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2 arrests from Occupy Honolulu encampment

HONOLULU — Two protesters from the Occupy Honolulu movement were arrested after the city declared the cement area where the group had been camping is part of a city park.

Occupy Honolulu has been based in tents on the edge of Thomas Square Park since Nov. 5. "We have previously been told that was sidewalk and we can be on it," said Megan Brooker, a leader of the group.

But on Thursday, Mayor Peter Carlisle announced a city survey was completed to definitely establish the boundaries of the park. The encampment was within that boundary, the city said.

Jim Fulton, the mayor's executive assistant, said Friday the survey was done because it wasn't clear if the area was part of the park, or part of the sidewalk.

City parks are closed between 10 p.m. and 5 a.m.

Police arrived at around 9 p.m. and warned them about the boundaries and that they would have to leave when the park closed, Brooker said. "We don't understand why we were not given warning," she said. "We don't know what prompted this after a month and a half."

When officers returned at 11 p.m., they began moving tents and other items, Brooker said. Items that the roughly 25 campers weren't able to take were loaded onto trucks, she said.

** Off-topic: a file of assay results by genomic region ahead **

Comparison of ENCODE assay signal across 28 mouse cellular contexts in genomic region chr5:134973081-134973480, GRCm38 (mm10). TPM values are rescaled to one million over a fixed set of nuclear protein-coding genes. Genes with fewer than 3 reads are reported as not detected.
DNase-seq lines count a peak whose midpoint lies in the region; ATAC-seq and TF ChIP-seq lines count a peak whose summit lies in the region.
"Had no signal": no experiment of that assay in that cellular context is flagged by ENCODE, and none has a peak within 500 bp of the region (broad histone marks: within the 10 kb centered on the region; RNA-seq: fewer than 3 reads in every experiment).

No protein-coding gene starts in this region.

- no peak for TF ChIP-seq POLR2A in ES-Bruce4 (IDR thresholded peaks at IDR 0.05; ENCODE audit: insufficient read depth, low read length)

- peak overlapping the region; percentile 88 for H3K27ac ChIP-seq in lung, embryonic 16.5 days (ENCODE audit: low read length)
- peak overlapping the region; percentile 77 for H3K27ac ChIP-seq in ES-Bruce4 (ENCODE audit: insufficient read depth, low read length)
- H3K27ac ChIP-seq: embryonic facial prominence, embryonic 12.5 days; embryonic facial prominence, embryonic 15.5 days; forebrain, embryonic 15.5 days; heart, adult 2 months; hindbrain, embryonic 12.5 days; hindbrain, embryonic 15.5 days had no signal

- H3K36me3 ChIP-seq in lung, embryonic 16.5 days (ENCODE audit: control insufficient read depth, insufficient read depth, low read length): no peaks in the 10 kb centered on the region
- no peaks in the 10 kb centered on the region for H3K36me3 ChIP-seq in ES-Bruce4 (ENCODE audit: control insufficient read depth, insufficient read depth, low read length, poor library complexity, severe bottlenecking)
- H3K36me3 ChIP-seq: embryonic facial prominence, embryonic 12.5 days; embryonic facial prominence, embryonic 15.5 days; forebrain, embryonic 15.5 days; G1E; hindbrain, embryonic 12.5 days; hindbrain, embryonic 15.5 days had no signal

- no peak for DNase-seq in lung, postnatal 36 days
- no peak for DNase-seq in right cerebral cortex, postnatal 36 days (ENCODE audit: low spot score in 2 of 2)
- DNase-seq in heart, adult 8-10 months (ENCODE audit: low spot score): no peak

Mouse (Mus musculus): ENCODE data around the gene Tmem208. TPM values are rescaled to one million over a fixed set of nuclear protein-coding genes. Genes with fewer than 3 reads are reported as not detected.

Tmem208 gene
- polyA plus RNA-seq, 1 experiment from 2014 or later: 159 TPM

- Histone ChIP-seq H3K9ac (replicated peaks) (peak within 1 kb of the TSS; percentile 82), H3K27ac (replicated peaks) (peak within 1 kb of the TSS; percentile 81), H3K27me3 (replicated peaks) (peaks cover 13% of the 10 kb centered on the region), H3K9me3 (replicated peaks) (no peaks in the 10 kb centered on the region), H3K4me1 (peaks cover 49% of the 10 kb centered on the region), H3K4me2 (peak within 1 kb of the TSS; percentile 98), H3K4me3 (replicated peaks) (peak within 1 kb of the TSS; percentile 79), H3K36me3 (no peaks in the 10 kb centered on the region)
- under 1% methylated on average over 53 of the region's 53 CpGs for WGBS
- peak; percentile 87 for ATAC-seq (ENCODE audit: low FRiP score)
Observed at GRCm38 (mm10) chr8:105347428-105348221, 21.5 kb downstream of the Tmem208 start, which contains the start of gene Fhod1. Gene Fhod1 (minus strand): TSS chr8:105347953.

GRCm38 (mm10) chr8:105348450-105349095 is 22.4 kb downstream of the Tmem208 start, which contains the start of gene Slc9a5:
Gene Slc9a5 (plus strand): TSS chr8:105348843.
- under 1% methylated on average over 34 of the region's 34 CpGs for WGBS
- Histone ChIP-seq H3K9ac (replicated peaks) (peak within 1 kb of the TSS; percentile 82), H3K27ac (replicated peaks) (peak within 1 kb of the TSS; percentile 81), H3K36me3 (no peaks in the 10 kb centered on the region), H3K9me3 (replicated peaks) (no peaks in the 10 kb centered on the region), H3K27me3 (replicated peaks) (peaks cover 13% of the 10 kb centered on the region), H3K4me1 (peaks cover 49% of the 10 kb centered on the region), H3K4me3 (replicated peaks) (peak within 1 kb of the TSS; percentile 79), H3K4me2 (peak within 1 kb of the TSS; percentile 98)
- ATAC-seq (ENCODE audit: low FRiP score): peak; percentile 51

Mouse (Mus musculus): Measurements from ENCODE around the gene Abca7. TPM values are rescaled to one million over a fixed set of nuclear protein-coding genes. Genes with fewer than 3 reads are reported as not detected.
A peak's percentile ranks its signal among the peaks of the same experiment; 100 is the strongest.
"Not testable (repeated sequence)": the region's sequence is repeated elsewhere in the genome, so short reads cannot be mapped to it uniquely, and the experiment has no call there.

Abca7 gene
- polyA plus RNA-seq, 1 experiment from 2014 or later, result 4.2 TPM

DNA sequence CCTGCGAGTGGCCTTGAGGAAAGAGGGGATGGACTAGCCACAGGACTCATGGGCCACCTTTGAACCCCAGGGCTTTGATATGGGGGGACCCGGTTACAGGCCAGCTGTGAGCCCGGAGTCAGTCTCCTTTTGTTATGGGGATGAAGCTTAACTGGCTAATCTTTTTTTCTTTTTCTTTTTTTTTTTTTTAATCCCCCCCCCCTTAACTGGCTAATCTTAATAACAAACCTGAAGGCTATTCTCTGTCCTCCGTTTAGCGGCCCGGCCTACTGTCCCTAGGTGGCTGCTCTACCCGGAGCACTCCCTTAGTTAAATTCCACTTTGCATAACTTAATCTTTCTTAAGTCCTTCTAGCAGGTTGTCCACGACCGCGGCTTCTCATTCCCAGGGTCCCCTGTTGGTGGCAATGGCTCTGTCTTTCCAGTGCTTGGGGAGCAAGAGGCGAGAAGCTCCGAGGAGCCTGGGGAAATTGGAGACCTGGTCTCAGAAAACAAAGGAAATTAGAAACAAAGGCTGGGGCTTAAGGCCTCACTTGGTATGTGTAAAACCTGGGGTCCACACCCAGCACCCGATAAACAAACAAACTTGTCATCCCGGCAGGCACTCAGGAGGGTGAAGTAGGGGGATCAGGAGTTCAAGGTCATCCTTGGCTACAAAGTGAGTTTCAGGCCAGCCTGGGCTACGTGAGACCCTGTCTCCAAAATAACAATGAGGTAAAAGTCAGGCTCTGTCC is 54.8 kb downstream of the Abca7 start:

Closing parks involves removing property that's left there, Fulton said.

A 51-year-old woman was arrested for a parks closure violation and a 25-year-old man was arrested, but for outstanding traffic and criminal violations, police said. An 18-year-old was cited for a parks closure violation, but not arrested.

Bail was set at $550 for the woman and $900 for the man, Brooker said. "There group was not expecting these arrests and unfortunately did not have the money to cover bail," she said. The two spent the night in jail and were expected to appear in court Friday.

Occupy Honolulu had been bracing for city officials to target members under a new law that allows officials to remove personal property stored in public areas, including sidewalks, for more than 24 hours. But before items can be removed, officials provide 24 hours' notice.

Thursday's action had nothing to do with the measure, known as Bill 54, Fulton said, adding that implementation details are still being worked out.

The group's tents Friday morning were lined up along the sidewalk closer to the street.